Monday, August 20, 2007

Shiozaki's office staffer embezzled Y6.3 mil

A staff member at Chief Cabinet Secretary Yasuhisa Shiozaki's parliamentary office has embezzled about 6.3 million yen in political funds and double booked expenses in funding reports in 2005 as a coverup, the lawmaker's office said Monday.

"I myself am very shocked and find it regrettable that something like this has happened," Shiozaki said in a statement. "I will deeply reflect on my responsibilities to manage and supervise, and will make utmost efforts to investigate the situation and prevent a recurrence." Shiozaki's office said the staff member embezzled political funds of the LDP branch in Ehime Prefecture's No. 1 constituency, which Shiozaki heads, for private use. In order to conceal the embezzlement, the staff member double booked 6.27 million yen of expenses registered in the office's election campaign expenditure report in 2005 into the LDP branch's political funding report the same year, the office said.

Wednesday, August 08, 2007

DPJ takes control of upper house

The main opposition Democratic Party of Japan took control of the House of Councillors for the first time Tuesday with senior DPJ lawmaker Satsuki Eda elected president of the chamber, marking the start of political gridlock between the ruling and opposition camps. As parliament convened for a short post-election extraordinary session, Eda, 66, became the first person from outside the Liberal Democratic Party to assume the post since 1956.

The DPJ secured the presidency as the largest party in the upper house after the ruling LDP and its coalition ally, the New Komeito party, lost their majority in the upper chamber in the election on July 29. "We are faced with an unprecedented political situation and the public's expectations regarding the House of Councillors are extremely high," Eda said in his inaugural speech. "I will work for the smooth operation of parliament based on the principles of fairness and impartiality." For vice president, the upper chamber picked Akiko Santo of the LDP, now the second-largest party in the house. In line with parliamentary practice, both Eda and Santo left their parties in assuming their posts.

Thursday, August 02, 2007

U.N. nuclear inspectors to check quake-hit Japanese power station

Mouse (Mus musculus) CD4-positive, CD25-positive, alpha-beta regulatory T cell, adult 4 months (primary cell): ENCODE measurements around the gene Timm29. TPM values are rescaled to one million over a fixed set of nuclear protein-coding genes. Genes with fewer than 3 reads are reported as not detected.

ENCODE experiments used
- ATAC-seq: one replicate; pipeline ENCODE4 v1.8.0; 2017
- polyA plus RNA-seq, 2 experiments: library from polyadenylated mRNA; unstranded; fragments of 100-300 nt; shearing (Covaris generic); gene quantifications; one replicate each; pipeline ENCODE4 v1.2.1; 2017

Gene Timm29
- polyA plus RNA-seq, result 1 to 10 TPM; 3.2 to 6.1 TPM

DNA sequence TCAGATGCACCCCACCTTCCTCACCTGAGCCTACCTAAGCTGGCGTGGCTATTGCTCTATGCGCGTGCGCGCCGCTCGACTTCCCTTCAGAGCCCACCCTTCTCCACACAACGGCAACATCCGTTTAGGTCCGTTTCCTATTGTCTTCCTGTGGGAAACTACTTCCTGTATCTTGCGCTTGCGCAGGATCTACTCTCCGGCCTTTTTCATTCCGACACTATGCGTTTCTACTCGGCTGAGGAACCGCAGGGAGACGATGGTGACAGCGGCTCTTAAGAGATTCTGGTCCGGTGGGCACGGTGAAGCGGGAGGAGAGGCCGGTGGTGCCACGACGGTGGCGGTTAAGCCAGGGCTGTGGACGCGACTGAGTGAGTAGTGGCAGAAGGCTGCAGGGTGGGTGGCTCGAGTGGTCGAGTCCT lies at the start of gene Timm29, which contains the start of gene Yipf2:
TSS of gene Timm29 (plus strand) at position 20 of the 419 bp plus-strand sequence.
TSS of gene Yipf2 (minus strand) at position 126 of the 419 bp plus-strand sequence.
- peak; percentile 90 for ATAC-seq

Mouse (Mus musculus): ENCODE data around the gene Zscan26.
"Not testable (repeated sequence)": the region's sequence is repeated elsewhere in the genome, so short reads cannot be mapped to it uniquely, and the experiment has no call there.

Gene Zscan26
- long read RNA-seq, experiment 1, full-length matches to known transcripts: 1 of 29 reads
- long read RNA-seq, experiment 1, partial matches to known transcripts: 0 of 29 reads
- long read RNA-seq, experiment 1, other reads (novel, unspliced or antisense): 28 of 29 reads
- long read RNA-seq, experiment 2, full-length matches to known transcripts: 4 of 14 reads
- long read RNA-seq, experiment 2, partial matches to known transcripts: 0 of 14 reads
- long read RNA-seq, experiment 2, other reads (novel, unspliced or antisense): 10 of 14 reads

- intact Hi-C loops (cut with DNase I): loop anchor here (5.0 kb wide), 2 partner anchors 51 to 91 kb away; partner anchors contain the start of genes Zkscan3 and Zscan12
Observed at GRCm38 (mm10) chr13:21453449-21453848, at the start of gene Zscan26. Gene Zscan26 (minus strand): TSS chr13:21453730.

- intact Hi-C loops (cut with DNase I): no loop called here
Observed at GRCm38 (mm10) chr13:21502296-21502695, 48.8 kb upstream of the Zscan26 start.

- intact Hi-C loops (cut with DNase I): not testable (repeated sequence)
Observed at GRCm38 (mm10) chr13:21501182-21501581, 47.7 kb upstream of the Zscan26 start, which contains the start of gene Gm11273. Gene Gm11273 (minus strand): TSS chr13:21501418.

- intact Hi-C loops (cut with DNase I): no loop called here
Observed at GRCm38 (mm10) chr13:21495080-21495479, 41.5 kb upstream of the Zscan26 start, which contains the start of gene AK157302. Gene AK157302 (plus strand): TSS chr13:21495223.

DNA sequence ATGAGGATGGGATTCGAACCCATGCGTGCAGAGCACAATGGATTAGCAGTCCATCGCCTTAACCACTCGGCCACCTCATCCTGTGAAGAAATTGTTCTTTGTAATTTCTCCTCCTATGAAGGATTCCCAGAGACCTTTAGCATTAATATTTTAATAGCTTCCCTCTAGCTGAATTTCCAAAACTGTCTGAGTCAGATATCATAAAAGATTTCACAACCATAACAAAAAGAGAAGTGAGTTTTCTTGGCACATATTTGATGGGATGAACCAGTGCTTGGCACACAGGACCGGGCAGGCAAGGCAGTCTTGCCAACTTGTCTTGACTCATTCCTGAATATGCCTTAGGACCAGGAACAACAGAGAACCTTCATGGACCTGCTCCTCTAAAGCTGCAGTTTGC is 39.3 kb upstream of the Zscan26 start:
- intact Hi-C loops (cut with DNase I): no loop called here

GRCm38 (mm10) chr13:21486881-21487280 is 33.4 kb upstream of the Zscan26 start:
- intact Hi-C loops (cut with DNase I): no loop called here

An inspection team of the International Atomic Energy Agency is planning to make a five-day visit from Monday to check a Japanese nuclear power station that was hit hard by an earthquake last month, government sources said Thursday. The team is expected to comprise two anti-quake measures specialists from the Vienna-based organization's Nuclear Safety and Security Department and three experts from the United States and Europe, the sources said.

The team is expected to produce a report on its findings on Tokyo Electric Power Co's Kashiwazaki-Kariwa nuclear power station in Kashiwazaki, Niigata Prefecture, which reported minor radiation leaks after the magnitude 6.8 quake. According to the agency, the U.N. nuclear watchdog proposed to Japan on July 19 that it participate in Japanese investigations with a view to sharing information, although it is aware that Japan is capable of conducting investigations on its own.

Wednesday, August 01, 2007

Gov't calls U.S. resolution on apology to sex slaves 'regrettable'

The Japanese government on Tuesday described as "regrettable" the U.S. House of Representatives' approval of a resolution calling on Japan to apologize for its wartime sexual enslavement, but Prime Minister Shinzo Abe neither apologized nor protested.

"Regarding this issue, I explained during my visit to the United States in April my views as well as the response the Japanese government has taken so far. The approval of the resolution was regrettable," Abe said in response to reporters' questions. Asked if Japan would comply with an apology to the victims, known euphemistically in Japan as "comfort women," Abe only said, "The 20th century was an era during which human rights were violated. What is important is to make the 21st century a bright one for the world where there will be no human rights violations."

U.S. gov't hopes to continue working with Abe

The United States hopes to continue working with Japanese Prime Minister Shinzo Abe despite his ruling coalition's humiliating defeat in Sunday's House of Councillors election, a State Department spokesman said Monday.

"The United States has a strong relationship with Japan that goes back many years. We expect we'll be continuing to work with the prime minister and his government as things move forward," Tom Casey said at a news briefing. "In terms of what this election means or signifies for the Japanese political system, I'll leave that to the politicians and the analysts in Japan," he added.